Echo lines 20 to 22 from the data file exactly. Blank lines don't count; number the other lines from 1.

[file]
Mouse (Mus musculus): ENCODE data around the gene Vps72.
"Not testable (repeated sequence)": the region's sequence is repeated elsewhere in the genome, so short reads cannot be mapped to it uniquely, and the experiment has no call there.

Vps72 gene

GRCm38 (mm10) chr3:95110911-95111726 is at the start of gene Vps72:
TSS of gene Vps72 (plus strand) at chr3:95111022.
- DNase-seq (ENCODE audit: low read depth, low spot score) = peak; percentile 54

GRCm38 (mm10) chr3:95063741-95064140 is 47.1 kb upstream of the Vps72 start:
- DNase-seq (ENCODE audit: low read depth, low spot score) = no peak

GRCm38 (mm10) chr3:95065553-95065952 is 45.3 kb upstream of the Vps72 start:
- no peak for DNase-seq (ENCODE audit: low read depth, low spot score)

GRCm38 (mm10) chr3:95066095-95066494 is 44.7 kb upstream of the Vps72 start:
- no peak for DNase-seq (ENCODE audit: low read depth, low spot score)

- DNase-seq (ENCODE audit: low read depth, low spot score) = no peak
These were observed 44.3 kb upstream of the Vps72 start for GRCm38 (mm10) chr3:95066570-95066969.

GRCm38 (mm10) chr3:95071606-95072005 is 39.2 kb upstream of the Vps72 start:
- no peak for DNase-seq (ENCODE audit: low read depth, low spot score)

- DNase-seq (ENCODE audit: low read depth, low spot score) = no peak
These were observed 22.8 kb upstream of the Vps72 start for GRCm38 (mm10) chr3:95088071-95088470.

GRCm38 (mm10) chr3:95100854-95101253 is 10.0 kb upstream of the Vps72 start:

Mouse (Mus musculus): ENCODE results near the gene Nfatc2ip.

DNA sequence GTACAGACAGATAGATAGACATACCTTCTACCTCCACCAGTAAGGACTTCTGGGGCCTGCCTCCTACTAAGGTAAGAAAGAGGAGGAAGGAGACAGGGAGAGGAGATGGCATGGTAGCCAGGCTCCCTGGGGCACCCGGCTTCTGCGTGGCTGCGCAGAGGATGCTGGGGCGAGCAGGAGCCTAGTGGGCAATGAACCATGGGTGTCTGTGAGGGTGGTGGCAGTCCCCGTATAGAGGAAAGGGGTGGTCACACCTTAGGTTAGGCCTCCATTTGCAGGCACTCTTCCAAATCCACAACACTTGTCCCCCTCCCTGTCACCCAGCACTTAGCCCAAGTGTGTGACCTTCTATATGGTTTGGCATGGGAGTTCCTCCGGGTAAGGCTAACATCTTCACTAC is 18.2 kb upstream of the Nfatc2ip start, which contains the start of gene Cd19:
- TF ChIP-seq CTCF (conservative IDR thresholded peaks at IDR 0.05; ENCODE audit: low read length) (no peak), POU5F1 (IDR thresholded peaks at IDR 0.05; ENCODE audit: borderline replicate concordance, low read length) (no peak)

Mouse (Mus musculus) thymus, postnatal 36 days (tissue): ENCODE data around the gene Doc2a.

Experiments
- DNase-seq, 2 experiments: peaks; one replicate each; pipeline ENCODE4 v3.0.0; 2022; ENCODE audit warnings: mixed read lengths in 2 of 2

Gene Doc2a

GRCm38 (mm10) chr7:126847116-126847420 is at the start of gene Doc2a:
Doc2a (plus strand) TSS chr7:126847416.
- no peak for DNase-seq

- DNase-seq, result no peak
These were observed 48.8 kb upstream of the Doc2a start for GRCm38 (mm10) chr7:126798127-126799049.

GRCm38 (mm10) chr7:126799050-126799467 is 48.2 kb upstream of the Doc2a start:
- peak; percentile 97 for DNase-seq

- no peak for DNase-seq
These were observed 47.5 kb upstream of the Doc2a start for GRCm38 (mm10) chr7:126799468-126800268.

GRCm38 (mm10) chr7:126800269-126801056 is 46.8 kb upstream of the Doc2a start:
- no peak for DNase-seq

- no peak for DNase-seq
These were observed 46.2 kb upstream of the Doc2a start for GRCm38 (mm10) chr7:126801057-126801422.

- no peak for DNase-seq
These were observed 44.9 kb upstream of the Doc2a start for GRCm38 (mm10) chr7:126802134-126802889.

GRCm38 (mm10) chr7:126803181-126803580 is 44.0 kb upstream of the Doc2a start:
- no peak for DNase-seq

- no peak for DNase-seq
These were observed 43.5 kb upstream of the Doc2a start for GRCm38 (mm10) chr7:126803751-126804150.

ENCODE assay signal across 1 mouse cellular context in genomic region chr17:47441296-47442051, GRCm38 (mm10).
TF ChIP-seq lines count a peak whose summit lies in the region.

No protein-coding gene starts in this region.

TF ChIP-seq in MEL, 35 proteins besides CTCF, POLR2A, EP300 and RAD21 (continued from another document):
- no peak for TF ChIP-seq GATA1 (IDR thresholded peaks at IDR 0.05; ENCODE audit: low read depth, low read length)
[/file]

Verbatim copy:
Mouse (Mus musculus): ENCODE results near the gene Nfatc2ip.

DNA sequence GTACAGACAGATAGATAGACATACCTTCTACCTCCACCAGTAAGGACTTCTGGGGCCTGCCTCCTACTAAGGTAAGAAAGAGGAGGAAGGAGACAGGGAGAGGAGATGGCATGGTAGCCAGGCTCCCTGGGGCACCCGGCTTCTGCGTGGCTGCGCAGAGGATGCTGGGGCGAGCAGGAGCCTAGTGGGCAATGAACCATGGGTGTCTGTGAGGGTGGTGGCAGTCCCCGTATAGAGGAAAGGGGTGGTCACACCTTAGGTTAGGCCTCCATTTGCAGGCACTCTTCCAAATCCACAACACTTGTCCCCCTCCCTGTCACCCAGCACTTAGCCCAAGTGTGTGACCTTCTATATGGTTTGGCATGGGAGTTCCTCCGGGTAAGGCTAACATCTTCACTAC is 18.2 kb upstream of the Nfatc2ip start, which contains the start of gene Cd19:
- TF ChIP-seq CTCF (conservative IDR thresholded peaks at IDR 0.05; ENCODE audit: low read length) (no peak), POU5F1 (IDR thresholded peaks at IDR 0.05; ENCODE audit: borderline replicate concordance, low read length) (no peak)